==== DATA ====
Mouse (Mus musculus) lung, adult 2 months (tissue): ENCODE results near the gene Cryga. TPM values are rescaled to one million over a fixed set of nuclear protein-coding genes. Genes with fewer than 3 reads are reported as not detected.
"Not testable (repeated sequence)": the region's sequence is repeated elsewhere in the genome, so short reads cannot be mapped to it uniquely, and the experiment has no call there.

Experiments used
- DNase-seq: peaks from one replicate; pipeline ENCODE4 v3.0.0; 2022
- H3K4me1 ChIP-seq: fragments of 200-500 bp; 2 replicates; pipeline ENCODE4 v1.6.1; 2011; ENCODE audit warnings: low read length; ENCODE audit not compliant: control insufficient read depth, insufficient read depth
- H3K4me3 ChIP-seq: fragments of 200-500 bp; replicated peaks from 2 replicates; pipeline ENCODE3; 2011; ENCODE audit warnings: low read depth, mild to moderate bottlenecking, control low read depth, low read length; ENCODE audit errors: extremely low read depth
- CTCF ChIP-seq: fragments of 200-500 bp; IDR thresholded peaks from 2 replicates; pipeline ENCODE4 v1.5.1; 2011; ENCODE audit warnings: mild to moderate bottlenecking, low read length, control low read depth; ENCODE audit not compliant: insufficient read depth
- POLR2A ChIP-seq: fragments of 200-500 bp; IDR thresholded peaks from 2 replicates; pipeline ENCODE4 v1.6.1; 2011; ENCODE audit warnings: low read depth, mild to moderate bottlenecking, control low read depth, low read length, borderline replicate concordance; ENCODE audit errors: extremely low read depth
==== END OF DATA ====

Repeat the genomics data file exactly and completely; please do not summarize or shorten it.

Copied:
Mouse (Mus musculus) lung, adult 2 months (tissue): ENCODE results near the gene Cryga. TPM values are rescaled to one million over a fixed set of nuclear protein-coding genes. Genes with fewer than 3 reads are reported as not detected.
"Not testable (repeated sequence)": the region's sequence is repeated elsewhere in the genome, so short reads cannot be mapped to it uniquely, and the experiment has no call there.

Experiments used
- DNase-seq: peaks from one replicate; pipeline ENCODE4 v3.0.0; 2022
- H3K4me1 ChIP-seq: fragments of 200-500 bp; 2 replicates; pipeline ENCODE4 v1.6.1; 2011; ENCODE audit warnings: low read length; ENCODE audit not compliant: control insufficient read depth, insufficient read depth
- H3K4me3 ChIP-seq: fragments of 200-500 bp; replicated peaks from 2 replicates; pipeline ENCODE3; 2011; ENCODE audit warnings: low read depth, mild to moderate bottlenecking, control low read depth, low read length; ENCODE audit errors: extremely low read depth
- CTCF ChIP-seq: fragments of 200-500 bp; IDR thresholded peaks from 2 replicates; pipeline ENCODE4 v1.5.1; 2011; ENCODE audit warnings: mild to moderate bottlenecking, low read length, control low read depth; ENCODE audit not compliant: insufficient read depth
- POLR2A ChIP-seq: fragments of 200-500 bp; IDR thresholded peaks from 2 replicates; pipeline ENCODE4 v1.6.1; 2011; ENCODE audit warnings: low read depth, mild to moderate bottlenecking, control low read depth, low read length, borderline replicate concordance; ENCODE audit errors: extremely low read depth